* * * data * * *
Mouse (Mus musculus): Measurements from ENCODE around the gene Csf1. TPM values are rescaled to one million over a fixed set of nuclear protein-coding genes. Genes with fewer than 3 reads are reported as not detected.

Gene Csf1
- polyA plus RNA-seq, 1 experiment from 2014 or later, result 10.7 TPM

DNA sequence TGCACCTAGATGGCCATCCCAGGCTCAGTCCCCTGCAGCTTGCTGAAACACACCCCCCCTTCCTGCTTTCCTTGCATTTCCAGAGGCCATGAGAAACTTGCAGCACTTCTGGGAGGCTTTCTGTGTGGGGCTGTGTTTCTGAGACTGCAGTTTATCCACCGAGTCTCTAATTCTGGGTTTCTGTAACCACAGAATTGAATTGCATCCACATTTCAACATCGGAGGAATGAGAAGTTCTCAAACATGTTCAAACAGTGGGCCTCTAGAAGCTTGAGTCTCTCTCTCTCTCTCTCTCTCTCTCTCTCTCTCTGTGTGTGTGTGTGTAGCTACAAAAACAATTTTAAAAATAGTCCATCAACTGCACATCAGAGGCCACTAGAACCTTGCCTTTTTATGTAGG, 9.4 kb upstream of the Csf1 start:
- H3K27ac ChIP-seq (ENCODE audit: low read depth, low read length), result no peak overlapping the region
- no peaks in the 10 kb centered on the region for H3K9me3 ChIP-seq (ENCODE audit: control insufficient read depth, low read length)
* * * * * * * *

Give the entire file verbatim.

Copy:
Mouse (Mus musculus): Measurements from ENCODE around the gene Csf1. TPM values are rescaled to one million over a fixed set of nuclear protein-coding genes. Genes with fewer than 3 reads are reported as not detected.

Gene Csf1
- polyA plus RNA-seq, 1 experiment from 2014 or later, result 10.7 TPM

DNA sequence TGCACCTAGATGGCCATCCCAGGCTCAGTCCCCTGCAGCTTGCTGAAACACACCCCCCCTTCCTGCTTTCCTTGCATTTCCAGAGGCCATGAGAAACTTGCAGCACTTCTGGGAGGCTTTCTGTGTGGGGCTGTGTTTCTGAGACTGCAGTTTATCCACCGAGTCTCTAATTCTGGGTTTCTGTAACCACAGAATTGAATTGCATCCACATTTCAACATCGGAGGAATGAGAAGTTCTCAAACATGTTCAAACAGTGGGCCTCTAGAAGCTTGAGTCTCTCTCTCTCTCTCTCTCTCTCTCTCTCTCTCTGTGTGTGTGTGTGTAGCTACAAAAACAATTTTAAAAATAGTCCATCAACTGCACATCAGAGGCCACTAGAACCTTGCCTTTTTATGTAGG, 9.4 kb upstream of the Csf1 start:
- H3K27ac ChIP-seq (ENCODE audit: low read depth, low read length), result no peak overlapping the region
- no peaks in the 10 kb centered on the region for H3K9me3 ChIP-seq (ENCODE audit: control insufficient read depth, low read length)